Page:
Needless to say, when applied to either mouth or rectum the probe should be covered with a single use cap, most hygienic but with cost and waste implications.
When used in the skin the probe should be cleaned and sanitized with the same care applied to other multi-use clinical tools like a stethoscope or a dermatoscope.

Digital ear or tympanic thermometers
In-ear thermometers are fast, accurate and closer to central temperature than armpit or groin measurements. The main drawbacks are that they can be painful if not done properly and for a consistent and patient-comfortable reading they require a good technique to be performed. They might not be usable if a child has a cold with a non-infrequent otologic involvement and are not suitable for new-borns.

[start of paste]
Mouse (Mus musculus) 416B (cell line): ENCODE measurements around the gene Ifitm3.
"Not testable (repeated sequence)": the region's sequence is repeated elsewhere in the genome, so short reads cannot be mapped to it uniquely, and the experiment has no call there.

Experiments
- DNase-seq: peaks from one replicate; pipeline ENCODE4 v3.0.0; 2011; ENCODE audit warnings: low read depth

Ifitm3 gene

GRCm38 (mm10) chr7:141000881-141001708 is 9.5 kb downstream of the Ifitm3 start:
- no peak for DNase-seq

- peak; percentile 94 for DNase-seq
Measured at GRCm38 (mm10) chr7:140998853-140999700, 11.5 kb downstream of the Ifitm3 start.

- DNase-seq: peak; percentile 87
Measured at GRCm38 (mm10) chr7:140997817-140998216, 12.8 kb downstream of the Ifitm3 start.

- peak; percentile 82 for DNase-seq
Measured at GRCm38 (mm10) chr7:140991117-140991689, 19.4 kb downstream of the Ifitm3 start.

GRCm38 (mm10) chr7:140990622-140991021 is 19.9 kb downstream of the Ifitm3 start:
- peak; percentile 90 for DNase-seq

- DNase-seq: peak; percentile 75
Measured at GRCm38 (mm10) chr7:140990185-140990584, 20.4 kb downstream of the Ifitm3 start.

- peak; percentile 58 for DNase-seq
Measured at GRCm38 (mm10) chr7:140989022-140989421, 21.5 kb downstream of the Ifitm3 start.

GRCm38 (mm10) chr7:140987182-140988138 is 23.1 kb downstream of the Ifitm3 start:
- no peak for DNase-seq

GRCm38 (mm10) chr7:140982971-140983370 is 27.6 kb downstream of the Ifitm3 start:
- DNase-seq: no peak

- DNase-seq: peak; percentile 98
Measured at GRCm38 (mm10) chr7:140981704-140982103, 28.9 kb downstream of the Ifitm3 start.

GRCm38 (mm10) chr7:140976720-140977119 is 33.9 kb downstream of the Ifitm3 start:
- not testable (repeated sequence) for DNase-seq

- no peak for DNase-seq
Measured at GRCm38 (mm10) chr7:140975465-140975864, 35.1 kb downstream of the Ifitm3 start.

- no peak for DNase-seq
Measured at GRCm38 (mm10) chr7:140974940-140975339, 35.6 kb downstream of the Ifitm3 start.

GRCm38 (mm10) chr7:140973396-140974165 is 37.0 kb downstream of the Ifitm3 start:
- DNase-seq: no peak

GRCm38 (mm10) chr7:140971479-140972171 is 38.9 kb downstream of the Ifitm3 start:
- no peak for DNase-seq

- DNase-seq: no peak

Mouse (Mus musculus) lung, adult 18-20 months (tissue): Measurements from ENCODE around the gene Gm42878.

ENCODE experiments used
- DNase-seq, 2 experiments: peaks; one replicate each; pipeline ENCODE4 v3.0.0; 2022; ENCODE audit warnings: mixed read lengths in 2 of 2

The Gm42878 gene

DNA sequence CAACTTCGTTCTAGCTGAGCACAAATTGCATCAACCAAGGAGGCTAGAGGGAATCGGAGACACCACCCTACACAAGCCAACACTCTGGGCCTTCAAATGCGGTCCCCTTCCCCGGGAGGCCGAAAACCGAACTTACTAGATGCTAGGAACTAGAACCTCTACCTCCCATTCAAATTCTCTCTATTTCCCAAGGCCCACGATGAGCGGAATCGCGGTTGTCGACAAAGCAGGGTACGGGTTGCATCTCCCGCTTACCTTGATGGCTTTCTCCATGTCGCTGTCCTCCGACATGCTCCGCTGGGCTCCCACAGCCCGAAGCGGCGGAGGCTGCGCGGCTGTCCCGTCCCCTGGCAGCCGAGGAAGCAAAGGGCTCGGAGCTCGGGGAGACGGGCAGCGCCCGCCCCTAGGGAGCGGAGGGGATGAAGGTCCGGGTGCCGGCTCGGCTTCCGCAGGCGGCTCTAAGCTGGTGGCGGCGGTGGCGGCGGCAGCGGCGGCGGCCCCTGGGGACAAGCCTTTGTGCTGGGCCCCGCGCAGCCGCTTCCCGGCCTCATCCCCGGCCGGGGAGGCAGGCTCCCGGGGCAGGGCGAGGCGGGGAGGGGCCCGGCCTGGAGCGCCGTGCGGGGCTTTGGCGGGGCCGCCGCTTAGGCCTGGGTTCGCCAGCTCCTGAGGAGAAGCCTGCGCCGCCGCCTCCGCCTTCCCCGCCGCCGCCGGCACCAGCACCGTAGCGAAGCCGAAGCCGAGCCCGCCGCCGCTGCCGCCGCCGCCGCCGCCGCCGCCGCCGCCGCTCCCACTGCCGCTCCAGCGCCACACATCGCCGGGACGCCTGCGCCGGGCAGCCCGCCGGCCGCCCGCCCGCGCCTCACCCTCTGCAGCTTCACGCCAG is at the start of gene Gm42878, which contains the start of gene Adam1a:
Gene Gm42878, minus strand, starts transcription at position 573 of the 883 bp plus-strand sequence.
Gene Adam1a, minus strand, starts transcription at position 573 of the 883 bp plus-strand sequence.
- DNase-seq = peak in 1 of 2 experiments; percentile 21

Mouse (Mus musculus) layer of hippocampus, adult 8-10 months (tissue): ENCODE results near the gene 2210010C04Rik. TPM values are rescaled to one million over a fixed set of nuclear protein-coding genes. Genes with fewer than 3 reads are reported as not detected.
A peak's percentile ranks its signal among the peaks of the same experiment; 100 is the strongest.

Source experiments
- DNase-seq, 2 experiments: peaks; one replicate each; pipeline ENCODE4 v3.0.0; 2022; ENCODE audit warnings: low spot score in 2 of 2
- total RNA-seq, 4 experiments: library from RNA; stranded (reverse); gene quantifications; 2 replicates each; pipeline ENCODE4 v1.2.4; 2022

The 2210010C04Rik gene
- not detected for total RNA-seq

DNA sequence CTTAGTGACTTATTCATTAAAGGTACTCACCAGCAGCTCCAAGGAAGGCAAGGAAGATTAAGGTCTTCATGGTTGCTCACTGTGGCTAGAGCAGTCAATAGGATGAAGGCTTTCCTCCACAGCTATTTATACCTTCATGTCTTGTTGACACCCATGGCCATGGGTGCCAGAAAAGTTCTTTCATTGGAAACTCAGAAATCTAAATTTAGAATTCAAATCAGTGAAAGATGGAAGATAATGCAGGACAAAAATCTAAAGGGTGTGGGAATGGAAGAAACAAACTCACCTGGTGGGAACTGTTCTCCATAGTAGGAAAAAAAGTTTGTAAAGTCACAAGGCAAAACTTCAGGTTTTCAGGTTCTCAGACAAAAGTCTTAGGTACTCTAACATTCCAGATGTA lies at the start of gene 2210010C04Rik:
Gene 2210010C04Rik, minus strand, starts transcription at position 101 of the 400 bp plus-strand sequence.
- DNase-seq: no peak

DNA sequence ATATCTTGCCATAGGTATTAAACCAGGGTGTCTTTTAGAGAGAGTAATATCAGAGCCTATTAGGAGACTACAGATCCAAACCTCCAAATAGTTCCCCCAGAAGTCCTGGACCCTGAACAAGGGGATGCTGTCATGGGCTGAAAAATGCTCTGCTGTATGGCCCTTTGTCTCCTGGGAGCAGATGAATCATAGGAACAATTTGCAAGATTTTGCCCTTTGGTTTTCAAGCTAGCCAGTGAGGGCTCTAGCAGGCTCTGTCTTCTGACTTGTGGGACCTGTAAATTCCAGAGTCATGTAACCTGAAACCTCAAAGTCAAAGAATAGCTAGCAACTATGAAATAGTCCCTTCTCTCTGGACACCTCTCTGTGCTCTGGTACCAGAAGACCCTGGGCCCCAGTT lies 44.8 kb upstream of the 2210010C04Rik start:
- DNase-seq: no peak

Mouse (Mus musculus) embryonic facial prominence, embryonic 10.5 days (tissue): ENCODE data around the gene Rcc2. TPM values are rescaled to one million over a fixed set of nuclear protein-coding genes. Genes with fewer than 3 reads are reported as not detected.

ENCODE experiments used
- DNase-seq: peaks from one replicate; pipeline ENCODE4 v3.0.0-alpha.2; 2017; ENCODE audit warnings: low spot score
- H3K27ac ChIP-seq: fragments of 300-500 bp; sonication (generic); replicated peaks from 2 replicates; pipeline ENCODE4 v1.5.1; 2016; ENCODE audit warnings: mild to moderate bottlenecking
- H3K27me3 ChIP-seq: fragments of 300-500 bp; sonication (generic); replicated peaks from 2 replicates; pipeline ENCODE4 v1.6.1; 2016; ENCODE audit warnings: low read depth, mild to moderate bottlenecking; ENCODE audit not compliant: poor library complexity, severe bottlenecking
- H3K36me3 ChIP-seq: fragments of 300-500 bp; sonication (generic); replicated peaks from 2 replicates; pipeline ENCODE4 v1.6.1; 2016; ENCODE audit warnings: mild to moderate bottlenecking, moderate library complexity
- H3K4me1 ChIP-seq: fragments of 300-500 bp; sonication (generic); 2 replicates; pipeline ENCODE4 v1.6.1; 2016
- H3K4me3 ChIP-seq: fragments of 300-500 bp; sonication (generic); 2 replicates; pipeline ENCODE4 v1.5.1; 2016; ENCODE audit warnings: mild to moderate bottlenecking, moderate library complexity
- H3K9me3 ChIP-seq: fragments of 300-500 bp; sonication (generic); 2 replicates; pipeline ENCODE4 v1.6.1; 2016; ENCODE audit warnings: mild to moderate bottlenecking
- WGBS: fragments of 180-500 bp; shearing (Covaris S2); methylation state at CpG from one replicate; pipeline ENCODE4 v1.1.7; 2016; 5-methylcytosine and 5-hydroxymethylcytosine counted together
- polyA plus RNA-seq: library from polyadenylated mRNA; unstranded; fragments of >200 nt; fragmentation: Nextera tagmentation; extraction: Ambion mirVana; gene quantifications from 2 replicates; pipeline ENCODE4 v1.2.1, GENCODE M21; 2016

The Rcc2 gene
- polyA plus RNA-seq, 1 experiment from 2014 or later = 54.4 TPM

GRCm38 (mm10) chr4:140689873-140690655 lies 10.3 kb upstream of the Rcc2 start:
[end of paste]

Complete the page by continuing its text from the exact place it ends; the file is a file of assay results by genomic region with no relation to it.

Anatomical variations of the outer ear channel and presence of wax can add challenges to obtain a proper reading.
Even if the outer ear channel is covered with skin, these thermometers should be used with sterile caps with the same cost and waste implications as the rectal and oral temperature case.

Temporal artery thermometer
Temporal artery thermometry reads the central temperature by capturing the arterial blood temperature at the temporal level, were the anatomical setting is most reproducible across ages and body sizes and compositions.
Scanning the forehead over the temporal artery with a temporal artery thermometer is fast and very accurate. This type of thermometer is also not invasive or threatening to children or adults because the actual measurement is done by swiping the thermometer gently touching across the forehead of the patient. The technique can be performed within 2 seconds without disturbing a resting patient.
There are 2 challenges that can easily be overcome: 1) the measurement technique and 2) the sweating patient, that requires a special technique to complete the temperature reading properly.